James Lasker ’10 holds a Bachelor of Arts degree and a Master of Science degree from the University of Pennsylvania. He was a graduate student in the Department of Astronomy and Astrophysics at the University of Chicago. In September 2020, James defended his thesis entitled, “Determination of the Volumetric Type Ia Supernova Rate Using the Full 5 Year Dark Energy Survey Photometrically Classified Sample.” This month he started a postdoctoral research position on the Dark Energy Spectroscopic Instrument (DESI) at Southern Methodist University (SMU) in Dallas, Texas.
What inspired you to pursue a graduate degree in astronomy and astrophysics?
My first exposure to real astronomy was in Science Olympiad at Kellenberg. I was very interested in the deep space objects we had to study (V838 Monocerotis and SN 2006gy are both beautiful). Then during a summer course outside of Kellenberg I had to read the book “The Extravagant Universe” by the Ph.D. advisor of two of the winners of the 2011 Nobel Prize in Physics for discovering the accelerating expansion of the Universe. The framing of that discovery as almost an adventure story was very inspirational.
How do you think your time at Kellenberg Memorial helped to prepare you for your success in your academic pursuits?
I was able to explore a large number of scientific subjects as part of Science Olympiad and that helped point me on the path towards astronomy and astrophysics. The rigorous coursework at Kellenberg developed my work ethic which was highly tested during both undergrad and grad school, and the emphasis on producing many papers like the family history paper and author papers in English developed my technical writing ability.
Do you have any advice for current students or young alumni who are interested in pursuing careers in STEM?
Make sure you take the highest level of STEM courses that you can at Kellenberg, especially the calculus course. My transition to college coursework would have been much harder if I didn’t have a basic understanding of derivatives and integrals before starting. Also (notice a theme here?) participate in Science Olympiad. Not only will you learn a lot but it’s a lot of fun and I’m still in contact with the friends I made there. For young alumni and older students, learn to code and find a way to get experience doing research. The two are interconnected since nearly all modern research requires you to have a basic working knowledge of a programming language like Python or C++. While ideally you would be able to do research in your desired field, any research experience will be helpful since it will develop the same set of general skills which will be important in graduate school and academia.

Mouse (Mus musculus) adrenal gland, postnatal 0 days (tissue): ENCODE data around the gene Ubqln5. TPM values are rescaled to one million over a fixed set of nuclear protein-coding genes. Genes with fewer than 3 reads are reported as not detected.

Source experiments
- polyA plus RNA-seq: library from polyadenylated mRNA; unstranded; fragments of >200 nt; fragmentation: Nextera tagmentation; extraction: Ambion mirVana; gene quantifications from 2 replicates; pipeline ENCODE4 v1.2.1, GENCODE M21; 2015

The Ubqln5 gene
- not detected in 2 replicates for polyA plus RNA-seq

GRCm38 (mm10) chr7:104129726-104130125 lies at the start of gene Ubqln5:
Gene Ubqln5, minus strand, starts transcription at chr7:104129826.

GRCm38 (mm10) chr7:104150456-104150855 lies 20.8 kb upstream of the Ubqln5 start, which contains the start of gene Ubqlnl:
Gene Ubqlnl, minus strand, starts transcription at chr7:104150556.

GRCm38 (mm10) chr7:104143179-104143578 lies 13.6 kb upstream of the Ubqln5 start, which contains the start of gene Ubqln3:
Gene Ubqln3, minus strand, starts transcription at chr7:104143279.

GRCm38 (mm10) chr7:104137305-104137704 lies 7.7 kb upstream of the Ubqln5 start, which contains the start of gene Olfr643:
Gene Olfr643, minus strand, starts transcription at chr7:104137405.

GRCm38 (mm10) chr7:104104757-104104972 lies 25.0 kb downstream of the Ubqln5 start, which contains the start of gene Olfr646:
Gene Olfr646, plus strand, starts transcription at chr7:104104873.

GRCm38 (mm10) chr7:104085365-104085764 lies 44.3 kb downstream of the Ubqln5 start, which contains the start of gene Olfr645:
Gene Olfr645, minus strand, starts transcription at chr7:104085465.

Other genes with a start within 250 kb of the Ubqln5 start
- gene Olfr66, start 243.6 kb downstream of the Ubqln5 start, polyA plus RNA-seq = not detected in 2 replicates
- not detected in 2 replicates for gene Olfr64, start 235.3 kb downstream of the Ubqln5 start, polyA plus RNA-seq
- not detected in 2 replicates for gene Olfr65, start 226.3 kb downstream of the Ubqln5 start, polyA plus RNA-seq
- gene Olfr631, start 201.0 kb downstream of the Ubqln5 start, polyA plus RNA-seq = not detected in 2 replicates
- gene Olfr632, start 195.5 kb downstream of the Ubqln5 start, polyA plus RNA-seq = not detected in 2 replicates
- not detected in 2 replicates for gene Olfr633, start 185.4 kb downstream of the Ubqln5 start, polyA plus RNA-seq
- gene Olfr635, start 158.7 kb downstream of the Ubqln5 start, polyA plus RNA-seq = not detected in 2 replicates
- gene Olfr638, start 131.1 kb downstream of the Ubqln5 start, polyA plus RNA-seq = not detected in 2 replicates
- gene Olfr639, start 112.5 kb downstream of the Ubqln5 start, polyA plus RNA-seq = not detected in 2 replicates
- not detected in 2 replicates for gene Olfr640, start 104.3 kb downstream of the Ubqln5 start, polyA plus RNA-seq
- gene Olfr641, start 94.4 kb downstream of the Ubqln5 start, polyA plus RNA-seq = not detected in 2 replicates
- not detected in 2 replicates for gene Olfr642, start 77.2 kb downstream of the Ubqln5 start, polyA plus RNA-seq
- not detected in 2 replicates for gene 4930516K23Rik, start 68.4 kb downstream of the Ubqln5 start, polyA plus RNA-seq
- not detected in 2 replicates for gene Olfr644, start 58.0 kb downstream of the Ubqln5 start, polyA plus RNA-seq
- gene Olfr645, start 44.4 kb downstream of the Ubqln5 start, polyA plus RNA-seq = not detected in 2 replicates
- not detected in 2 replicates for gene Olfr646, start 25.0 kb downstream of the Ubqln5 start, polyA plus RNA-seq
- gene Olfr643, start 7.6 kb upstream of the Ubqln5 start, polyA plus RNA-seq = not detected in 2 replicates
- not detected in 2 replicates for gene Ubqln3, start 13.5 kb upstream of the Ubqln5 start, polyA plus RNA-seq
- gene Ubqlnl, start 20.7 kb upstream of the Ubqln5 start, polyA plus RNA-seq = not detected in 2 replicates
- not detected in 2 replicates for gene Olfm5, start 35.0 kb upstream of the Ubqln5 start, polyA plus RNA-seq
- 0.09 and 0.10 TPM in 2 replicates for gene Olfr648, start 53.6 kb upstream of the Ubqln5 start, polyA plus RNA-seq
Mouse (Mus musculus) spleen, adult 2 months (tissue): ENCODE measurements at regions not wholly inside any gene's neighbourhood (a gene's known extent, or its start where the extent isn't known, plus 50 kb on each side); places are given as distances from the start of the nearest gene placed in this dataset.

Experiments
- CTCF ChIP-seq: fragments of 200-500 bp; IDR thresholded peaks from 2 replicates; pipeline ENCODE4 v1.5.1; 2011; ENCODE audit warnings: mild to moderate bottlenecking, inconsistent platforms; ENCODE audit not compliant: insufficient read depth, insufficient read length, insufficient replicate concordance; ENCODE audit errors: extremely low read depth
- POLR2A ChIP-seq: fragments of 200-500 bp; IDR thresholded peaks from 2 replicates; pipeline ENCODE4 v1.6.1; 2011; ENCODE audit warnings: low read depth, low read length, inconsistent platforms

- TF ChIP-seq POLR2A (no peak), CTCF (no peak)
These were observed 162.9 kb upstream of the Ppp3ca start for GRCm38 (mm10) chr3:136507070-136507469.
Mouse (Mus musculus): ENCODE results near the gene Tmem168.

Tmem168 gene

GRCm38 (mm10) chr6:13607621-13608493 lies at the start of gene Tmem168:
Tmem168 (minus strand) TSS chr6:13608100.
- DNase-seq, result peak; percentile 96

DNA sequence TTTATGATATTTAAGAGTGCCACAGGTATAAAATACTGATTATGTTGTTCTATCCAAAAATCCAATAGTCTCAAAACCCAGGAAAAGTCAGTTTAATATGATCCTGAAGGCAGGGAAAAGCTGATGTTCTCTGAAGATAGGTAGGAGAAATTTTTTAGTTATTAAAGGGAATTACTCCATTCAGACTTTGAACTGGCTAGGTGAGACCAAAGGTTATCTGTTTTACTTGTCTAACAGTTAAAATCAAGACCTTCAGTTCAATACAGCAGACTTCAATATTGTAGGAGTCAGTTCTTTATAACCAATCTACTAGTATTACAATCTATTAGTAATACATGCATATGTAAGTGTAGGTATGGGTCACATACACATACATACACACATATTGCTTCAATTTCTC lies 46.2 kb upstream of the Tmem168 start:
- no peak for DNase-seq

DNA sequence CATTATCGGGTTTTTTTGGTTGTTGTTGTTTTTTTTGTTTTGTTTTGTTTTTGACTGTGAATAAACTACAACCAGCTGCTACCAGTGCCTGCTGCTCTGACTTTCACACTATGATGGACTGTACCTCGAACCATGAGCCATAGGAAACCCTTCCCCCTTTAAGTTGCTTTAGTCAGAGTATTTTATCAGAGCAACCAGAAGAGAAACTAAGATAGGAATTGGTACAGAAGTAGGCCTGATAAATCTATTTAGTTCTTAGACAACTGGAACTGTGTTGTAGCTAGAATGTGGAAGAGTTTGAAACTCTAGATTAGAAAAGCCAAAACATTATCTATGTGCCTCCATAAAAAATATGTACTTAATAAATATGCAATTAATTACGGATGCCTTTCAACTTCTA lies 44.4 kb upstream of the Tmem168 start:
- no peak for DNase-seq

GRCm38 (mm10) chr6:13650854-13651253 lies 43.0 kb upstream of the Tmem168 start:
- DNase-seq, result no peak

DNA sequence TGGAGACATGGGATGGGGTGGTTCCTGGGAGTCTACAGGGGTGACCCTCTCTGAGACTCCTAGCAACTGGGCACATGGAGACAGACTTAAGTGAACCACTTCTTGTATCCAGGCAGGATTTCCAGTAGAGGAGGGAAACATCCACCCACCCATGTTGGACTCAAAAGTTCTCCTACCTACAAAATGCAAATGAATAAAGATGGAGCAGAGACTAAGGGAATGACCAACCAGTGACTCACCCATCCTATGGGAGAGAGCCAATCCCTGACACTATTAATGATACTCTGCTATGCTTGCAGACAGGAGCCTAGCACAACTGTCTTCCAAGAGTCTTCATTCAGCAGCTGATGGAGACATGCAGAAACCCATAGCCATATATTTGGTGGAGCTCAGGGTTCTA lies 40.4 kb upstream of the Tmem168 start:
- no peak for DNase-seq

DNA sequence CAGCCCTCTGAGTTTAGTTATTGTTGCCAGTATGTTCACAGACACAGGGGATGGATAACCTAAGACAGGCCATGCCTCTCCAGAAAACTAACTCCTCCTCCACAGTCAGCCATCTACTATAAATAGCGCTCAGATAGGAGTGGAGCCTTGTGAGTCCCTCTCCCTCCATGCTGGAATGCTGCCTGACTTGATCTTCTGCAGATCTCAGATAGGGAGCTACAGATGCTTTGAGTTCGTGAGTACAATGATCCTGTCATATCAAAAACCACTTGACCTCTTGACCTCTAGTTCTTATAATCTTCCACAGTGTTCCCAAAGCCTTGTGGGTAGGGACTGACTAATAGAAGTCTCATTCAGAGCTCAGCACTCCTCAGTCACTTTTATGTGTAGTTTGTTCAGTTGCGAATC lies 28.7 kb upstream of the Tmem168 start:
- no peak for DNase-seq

Do you have any favorite teachers or club moderators from your time at Kellenberg Memorial?
All of my Science Olympiad coaches were amazing. Especially Bro. Nigel and Mrs. Kenefick who were the head coaches of the Latin School and High School teams. I definitely wouldn’t have been able to be where I am today if it weren’t for them.
Outside of Science Olympiad, I loved caring for the animals in the zoo with Mrs. Moschella and Mrs. Klimkowski and taking care of the birds with Bro. Roger. Playing Mr. Flood and Mr. Mauser in Chess Club was a lot of fun as was traveling to compete with other schools’ chess teams. Also, I carried on playing jazz into college thanks to Mr. Vegas’s leadership of the Jazz Band.
While I appreciated all of my teachers at Kellenberg (and have tried to mention as many here as I could without taking over the entire website), Mr. Buckley’s and Mr. Ward’s (RIP) classes were definitely my favorite non-science classes.